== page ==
Saturday 22 January 2011

TED Talks - Lesley Hazleton: On reading the Koran

Journalist Lesley Hazleton gives a lecture at TED talks about her experience of reading the Quran.

TED's introduction to the lecture says: "Lesley Hazleton sat down one day to read the Koran. And what she found -- as a non-Muslim, a self-identified "tourist" in the Islamic holy book -- wasn't what she expected. With serious scholarship and warm humor, Hazleton shares the grace, flexibility and mystery she found, in this myth-debunking talk".

I certainly found it fascinating (and it is worth listening to just for Hazleton's wonderful voice alone).

Muslimah WW2 Heroine: Noor Inayat Jaan

Earlier this month the Independent (4 January 2010) reported on Noor Inayat Khan, the Indian Muslimah who acted as a spy for the British in occuppied France during World War Two. I was dissappointed I had never heard of her, but the newspaper mentions her because of the launch of a campaign to raise £100,000 for a bronze bust of her in central London, the first memorial in Britain to either a Muslim or an Asian woman. The article describes how Noor Inayat Khan ended up in France:

"It may have been tales of his ferocity in battle told by her father, Hazrat, which steeled Noor to carry a pistol through the streets of Paris, but she was not a natural warrior. Suffused with Sufism's creed of non-violence, she studied child psychology at the Sorbonne and became a children's writer in the 1930s.

But when war broke out in 1939, Noor and one of her brothers, Vilayat, decided they had to travel to London, setting aside a fervent support of Indian independence which had brought their father into contact with Mahatma Gandhi and dedicating themselves to what they saw as the greater evil of Nazi Germany.

After she was rejected by the Women's Auxillary Air Force, her fluent French, quiet dedication and training in radio transmitting were spotted by SOE officers.

Despite being tortured by the Gestapo during 10 months of imprisonment, she had revealed nothing of use to her interrogators. Her last act was to shout "Liberté!". It is a tale of great courage which has long been recognised on the other side of the Channel, where there are two memorials and a ceremony is held each year to mark Noor's death. But in Britain, the contribution of this Anglo-Indian heroine who gave her life to defeat Nazism has been forgotten."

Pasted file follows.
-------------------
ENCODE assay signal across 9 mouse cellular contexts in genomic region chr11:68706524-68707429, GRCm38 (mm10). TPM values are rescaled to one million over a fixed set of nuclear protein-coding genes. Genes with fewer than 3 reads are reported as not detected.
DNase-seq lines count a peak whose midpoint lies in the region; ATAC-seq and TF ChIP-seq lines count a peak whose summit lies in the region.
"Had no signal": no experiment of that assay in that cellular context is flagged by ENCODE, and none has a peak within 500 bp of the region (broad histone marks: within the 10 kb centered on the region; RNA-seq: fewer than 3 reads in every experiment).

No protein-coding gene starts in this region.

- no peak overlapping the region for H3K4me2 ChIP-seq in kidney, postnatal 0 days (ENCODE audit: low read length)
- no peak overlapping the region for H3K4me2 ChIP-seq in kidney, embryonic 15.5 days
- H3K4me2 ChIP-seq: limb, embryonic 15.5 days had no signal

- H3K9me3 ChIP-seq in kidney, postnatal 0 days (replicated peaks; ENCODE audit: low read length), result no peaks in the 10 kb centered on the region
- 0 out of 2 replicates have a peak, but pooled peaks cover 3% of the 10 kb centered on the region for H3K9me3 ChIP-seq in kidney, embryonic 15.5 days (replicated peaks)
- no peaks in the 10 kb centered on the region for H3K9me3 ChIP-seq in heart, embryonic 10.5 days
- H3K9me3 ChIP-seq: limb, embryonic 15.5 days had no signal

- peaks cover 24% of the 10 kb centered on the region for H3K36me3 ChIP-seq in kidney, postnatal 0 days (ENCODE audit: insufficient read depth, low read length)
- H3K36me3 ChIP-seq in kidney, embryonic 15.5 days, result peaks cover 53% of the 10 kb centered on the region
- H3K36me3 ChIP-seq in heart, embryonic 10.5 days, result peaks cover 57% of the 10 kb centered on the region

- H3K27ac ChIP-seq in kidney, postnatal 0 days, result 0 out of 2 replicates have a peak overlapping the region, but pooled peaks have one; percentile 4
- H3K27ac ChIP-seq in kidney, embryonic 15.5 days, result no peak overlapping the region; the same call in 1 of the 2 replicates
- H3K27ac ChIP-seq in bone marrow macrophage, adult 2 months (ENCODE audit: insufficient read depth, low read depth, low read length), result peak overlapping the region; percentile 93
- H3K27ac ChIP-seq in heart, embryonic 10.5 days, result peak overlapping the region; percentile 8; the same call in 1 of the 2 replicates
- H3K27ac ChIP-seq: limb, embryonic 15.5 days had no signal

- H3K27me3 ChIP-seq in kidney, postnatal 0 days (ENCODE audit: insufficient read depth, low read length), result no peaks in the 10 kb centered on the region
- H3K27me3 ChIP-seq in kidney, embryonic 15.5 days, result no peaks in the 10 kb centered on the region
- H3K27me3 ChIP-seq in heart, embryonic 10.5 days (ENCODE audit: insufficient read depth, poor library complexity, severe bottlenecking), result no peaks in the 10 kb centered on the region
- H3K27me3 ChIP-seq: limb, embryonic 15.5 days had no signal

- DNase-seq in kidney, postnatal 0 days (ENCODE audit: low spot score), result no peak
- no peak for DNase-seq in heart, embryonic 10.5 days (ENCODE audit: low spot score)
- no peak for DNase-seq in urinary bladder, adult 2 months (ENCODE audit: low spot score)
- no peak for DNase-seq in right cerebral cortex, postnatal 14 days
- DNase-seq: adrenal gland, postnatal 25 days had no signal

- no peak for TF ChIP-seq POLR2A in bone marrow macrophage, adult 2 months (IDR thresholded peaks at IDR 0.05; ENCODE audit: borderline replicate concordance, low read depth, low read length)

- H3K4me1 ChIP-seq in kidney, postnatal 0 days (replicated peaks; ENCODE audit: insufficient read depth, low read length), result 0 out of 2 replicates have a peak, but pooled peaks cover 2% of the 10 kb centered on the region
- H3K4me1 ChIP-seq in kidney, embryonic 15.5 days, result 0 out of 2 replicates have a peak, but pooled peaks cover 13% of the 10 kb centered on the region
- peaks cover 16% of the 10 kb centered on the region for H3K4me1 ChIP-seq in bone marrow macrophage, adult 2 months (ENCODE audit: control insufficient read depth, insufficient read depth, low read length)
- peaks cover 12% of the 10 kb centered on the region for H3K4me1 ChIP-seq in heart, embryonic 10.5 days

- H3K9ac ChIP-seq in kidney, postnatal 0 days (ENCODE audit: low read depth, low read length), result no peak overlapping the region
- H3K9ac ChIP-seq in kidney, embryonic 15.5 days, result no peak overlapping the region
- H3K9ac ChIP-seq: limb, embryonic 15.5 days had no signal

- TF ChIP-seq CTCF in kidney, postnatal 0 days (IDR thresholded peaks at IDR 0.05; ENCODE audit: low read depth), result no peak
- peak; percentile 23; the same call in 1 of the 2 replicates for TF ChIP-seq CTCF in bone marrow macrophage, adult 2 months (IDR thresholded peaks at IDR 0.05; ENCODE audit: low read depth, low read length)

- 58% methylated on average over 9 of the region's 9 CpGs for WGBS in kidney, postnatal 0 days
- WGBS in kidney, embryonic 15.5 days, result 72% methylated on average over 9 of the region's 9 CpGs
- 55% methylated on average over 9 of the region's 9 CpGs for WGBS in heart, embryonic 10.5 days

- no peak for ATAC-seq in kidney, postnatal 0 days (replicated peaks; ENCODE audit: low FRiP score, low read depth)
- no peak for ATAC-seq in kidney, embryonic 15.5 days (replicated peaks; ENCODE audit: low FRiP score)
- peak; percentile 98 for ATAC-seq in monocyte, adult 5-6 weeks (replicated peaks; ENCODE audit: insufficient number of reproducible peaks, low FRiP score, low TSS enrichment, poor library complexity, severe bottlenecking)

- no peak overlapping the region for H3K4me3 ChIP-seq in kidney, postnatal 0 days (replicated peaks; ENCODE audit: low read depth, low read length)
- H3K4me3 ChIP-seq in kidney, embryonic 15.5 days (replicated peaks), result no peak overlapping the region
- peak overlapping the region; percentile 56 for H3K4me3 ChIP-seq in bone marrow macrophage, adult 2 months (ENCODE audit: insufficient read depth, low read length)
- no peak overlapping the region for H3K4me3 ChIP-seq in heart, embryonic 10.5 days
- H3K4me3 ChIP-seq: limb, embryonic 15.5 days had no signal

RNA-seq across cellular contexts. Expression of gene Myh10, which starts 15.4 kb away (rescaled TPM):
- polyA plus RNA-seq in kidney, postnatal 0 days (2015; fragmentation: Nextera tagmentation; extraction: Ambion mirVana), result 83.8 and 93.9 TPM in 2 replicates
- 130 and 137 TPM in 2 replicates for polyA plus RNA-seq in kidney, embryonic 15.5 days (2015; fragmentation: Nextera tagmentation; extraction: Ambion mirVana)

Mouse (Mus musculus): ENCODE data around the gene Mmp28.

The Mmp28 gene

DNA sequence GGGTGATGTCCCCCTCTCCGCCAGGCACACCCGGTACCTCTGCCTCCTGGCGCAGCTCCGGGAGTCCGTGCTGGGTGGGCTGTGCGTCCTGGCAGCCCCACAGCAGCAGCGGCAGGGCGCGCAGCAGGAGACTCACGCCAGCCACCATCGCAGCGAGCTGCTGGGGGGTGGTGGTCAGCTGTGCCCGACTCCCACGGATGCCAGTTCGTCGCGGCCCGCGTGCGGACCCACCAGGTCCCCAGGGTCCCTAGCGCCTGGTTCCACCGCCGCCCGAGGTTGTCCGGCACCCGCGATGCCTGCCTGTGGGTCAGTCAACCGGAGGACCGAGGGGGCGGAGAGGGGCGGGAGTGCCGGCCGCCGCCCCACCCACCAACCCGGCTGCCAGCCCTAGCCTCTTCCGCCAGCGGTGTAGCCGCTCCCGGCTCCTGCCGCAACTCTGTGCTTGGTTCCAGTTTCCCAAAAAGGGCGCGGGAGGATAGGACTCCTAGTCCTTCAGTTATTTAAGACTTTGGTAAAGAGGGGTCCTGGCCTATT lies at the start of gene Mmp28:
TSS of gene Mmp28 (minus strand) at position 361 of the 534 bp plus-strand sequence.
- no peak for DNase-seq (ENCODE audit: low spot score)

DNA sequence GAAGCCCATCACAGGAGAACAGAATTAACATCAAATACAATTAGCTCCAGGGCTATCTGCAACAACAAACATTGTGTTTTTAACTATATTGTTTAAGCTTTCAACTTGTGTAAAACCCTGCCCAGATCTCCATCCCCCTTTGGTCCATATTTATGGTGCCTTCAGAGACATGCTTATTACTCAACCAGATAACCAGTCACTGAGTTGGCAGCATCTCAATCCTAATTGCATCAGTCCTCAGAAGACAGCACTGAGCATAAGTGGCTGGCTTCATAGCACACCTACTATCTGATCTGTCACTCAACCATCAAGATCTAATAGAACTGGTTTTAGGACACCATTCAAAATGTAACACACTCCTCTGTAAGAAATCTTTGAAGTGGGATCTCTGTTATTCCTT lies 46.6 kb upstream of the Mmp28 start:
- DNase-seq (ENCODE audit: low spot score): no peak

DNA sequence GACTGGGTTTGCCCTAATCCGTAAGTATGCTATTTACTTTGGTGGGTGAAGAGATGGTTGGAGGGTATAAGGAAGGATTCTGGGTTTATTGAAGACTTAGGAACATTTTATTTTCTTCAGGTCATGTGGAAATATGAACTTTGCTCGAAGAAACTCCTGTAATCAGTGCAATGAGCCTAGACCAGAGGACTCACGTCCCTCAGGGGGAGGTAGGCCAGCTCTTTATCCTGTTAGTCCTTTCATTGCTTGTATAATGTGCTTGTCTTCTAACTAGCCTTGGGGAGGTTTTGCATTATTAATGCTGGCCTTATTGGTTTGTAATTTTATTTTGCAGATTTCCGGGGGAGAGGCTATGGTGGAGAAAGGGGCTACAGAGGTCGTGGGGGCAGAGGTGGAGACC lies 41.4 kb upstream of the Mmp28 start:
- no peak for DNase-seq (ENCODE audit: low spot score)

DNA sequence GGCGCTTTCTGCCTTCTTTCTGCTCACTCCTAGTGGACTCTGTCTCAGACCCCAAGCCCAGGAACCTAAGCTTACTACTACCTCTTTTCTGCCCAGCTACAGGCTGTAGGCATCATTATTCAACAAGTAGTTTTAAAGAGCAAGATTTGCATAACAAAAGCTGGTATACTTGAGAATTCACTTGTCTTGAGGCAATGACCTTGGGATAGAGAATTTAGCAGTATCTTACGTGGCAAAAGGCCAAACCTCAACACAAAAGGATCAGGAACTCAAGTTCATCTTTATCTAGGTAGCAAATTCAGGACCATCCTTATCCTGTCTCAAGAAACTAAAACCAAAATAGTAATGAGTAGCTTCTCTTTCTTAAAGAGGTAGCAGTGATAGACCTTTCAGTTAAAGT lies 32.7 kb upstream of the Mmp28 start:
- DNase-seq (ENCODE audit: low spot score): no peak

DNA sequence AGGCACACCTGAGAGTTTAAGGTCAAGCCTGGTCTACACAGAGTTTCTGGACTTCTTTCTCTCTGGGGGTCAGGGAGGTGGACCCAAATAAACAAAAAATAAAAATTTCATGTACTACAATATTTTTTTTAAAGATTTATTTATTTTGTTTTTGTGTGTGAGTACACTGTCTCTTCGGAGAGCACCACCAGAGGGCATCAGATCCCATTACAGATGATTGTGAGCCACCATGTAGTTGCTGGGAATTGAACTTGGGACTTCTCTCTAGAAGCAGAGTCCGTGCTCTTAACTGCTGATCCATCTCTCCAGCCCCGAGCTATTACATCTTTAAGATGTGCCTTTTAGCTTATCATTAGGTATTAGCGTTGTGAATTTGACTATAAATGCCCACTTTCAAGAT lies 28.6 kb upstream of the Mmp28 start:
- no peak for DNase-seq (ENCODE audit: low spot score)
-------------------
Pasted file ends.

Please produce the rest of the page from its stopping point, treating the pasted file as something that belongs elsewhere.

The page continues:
You can read the full article here.

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Friday 21 January 2011

Taqwa and Knowedge for Deaf Muslims

The Uttrujj Foundation have tried to address the need for Islamic education and knowledge geared towards deaf Muslims through their "Taqwa and Knowedge" course which is aimed at supporting Muslims with sensory impairments.

This video asks some of the attendees of the course what they thought about it. It makes for insightful and moving viewing.

This course is taught by Shaykh Abdul Aziz Ahmed who is a teacher specialising in supporting children with Additional Support Needs in mainstream schools in Scotland. He has been involved in publishing, translating and editing Islamic journals and books.

The foundation are also trying to raise funds to run the course with their "Supporting Muslims with Sensory Impairments Appeal", you can find out more here and donate here.

An Islamic Approach to Banking?

In the Guardian's Comment is free belief section (7 January 2011), Imaduddin Ahmed asks whether an Islamic approach to banking might have prevented the financial crisis that we find ourselves in:

"Imagine a world without a financial crisis. No moral hazard, so brokers won't sell mortgages without carrying out appropriate credit checks. Imagine banks not deliberately selling complex derivatives, knowing that they will be worthless. No short-selling speculation, so companies tinkering on the edge won't be pushed over. Imagine a world with Islamic finance.

"The practices that caused the financial crisis would not have passed muster with sharia boards – committees of religiously inspired legal scholars who conduct a religious audit of a bank's activities. Neither the securitisation of sub-prime loans nor credit-default swaps are acceptable in Islamic finance," says Ibrahim Warde, author of Islamic Finance in the Global Economy and a professor at Tufts University.